Sawyer continued in that manner for some time, describing the receding pain and calming feelings of relaxation spreading throughout Locksley’s body. Locksley found Sawyer’s voice easy to listen to, and he found himself continually excited by the fact that the hypnosis was working. As deeply relaxed as he was, he found it equally easy to admit that he was enjoying letting Sawyer take over control of his mind for a while. He let out a soft moan as he once again became aware of how hard the whole experience was making his erection. He hoped that it was not visible under the duvet.

Eventually, Sawyer brought him back to full awareness, and the pain was still mostly gone, even while Lock was, as near as he could tell, fully awake. Sawyer was looking at him with an excited, expectant expression. “Well, how was that? You seemed very open to my words – did it work?”

Feeling rather grateful but not wanting to appear over-enthused, Locksley nodded. “The pain has faded a great deal. I think that will be a very useful tool for when the laudanum is wearing off in the future.”

Sawyer’s face lit up and he clasped his hands together. “I thought it would work! Boy, that’s just the ticket, isn’t it, Lock? You won’t have to worry about being stuck hurting between doses.”


Though Lock had dreaded the necessity, he eventually had to send word to his mother to explain why he had to cancel his regular monthly visit to Saint John. He had to reassure her that he was being well-cared for in order to avoid her descending upon his life in her overwhelming way, and in so doing, inadvertently let slip that Sawyer was his nursemaid and general helper. Naturally, his mother sent Sawyer an invitation to visit so that she could thank him in person for caring for her dear son. She asked Sawyer to accompany Locksley on his next visit home, as soon as his arm stopped being quite so aggravated by the jostling that the vibrations of a train ride would cause.

Good-natured Sawyer, for his part, was excited for a seaside visit, even if Autumn’s chill was already in the air. He tapped the envelope that contained the letter of invitation with the back of his hand. “Well, that’s awfully kind of your mother to extend the invitation, isn’t it, Lock?”

“It’s what etiquette demands, and if there’s one thing you can count on my mother for, it’s to be scrupulously observant of the proper etiquette. I suppose she had to look up the entry in Miss Hartley’s handbook. Do you reckon that there’s one for ‘my son’s classmate saved him from drowning and hypnotizes his pain away’?”

Lock had given up trying to get Sawyer to leave him alone, by then. Sawyer was, as it turned out, very patient, and a great deal of help to boot. There were many surprising things that Lock’s broken arm prevented him from doing, including having a proper wash and maneuvering a shirt onto both shoulders with any degree of ease, especially in the early days. As his arm healed and he gained independence, he nevertheless found himself looking forward to the time that they spent together each day.

They talked about anything and everything, from the scholarly to the mundane. Everything, that was, except for Sawyer’s condition. Sawyer and Lovelace’s condition. Locksley often found himself turning around the words that Sawyer had said to him. Sawyer did not seem to feel any shame about the things that he did with Lovelace – and possibly other young men too, for all Locksley knew. He had only seemed to care to the extent that it would be an inconvenience if others knew.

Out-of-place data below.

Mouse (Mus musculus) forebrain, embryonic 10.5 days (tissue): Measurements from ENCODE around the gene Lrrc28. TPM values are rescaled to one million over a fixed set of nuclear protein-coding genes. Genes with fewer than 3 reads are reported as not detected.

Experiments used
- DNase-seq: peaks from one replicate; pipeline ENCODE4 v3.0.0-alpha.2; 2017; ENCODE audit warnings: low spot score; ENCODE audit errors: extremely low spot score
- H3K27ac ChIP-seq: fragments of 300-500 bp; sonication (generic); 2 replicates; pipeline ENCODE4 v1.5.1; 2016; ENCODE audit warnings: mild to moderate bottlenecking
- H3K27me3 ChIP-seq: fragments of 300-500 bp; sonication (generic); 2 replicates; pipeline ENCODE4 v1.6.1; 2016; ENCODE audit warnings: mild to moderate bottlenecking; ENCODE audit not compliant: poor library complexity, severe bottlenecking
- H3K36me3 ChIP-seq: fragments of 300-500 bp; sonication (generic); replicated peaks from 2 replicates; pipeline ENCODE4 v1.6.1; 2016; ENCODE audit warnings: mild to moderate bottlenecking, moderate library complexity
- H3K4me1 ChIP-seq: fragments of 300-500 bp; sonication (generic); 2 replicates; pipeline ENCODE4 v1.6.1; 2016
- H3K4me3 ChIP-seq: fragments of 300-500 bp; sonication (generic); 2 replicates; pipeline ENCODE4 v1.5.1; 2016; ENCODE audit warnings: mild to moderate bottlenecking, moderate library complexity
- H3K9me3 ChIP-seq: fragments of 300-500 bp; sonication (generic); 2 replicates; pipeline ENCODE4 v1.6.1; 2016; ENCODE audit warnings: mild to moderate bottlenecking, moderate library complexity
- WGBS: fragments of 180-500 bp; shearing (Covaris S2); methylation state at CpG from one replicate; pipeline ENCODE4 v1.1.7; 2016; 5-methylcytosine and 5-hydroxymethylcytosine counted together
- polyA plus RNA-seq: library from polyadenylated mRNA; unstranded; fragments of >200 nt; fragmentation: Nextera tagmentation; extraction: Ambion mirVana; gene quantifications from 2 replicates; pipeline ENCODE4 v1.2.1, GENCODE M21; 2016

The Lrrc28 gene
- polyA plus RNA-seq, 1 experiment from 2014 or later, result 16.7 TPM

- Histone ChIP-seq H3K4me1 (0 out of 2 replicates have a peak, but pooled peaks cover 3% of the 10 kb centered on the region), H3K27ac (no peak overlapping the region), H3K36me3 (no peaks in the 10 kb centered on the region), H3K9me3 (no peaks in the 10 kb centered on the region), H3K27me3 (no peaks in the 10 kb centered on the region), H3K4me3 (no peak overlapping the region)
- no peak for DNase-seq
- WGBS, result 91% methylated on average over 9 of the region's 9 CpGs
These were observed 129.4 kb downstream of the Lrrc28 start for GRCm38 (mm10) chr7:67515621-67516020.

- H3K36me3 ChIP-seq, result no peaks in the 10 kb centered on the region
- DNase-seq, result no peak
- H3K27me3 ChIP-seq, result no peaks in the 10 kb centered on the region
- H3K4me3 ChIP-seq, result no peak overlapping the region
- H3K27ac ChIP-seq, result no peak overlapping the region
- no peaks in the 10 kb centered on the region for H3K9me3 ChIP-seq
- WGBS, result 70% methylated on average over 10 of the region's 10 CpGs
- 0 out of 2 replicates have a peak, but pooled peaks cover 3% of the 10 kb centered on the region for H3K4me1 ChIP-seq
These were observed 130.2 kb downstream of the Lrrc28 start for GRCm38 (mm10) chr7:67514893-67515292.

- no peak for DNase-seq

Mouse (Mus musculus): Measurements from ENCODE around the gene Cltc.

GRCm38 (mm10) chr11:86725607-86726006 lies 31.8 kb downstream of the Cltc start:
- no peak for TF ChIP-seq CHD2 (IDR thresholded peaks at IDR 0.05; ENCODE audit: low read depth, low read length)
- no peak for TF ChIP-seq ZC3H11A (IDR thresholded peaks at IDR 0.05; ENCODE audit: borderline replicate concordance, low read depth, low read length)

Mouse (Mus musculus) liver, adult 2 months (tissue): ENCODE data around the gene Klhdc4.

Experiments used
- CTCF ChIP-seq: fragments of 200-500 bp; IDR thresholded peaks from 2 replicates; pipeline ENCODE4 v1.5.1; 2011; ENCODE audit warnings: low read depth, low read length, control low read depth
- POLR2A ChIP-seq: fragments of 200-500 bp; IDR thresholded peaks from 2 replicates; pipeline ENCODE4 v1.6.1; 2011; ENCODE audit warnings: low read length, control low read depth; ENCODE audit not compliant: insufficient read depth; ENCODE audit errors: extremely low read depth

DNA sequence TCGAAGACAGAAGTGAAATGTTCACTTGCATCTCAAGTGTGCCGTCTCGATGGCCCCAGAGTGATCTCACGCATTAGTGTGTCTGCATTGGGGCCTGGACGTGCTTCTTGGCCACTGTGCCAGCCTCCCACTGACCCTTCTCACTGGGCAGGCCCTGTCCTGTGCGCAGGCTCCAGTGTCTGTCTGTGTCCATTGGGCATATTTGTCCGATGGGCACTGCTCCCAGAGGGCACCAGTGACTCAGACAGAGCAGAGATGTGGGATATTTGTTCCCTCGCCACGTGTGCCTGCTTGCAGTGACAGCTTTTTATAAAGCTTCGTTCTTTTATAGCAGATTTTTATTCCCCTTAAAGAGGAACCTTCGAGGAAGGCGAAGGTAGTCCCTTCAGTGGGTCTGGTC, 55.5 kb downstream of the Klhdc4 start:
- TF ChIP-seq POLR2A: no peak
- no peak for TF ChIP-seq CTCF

Locksley found that he did not understand it. Sawyer talked knowledgeably about all sorts of medical conditions both physical and mental, for example. Did he not understand that he himself had such a condition? Misplaced desires? Unnatural proclivities?

So, one day, he brought it up, as he was laying himself down in the cottage bed for Sawyer to hypnotize him, adjusting the pillows beneath him to cradle his arm. “Sawyer, you said that all sorts of ailments can be cured or bettered with hypnosis, right? Like the pain in my arm?”

Sawyer quirked his eyebrows. “Well, sure, Lock. What did you have in mind?”

Locksley flushed a little, but pressed on, pulling the covers over himself. “Well…you have a medical condition, don’t you? You’re inverted. You have abnormal desires for other men. Couldn’t you be hypnotized to just…put all of that to rights? Back the way it’s supposed to be?”

Throughout this, Sawyer had been growing increasingly flushed, lightly furrowing his brow. He swallowed hard, and Locksley saw him clench and release his fists. “Lock…”

This was the first time that Locksley had seen Sawyer in any sort of mood approaching anger. He froze, and waited for the other man to continue speaking, watching him carefully. Locksley’s own father was prone to bouts of sudden anger, and he knew better than to say anything that might make the situation worse. Finally, Sawyer shook his head a few times, and when he opened his mouth, he spoke in a low, measured tone, and Locksley thought that might be to stop himself from shouting.

“I know that you don’t understand why what you just said is so hurtful, Lock. Hell, I’ve been in your position before – thought about whether life would be easier if I were different. I need you to hear me now, Lock. I need you to hear me very clearly. I am not sick, and I don’t need a cure. If you ever suggest that to me again, well…”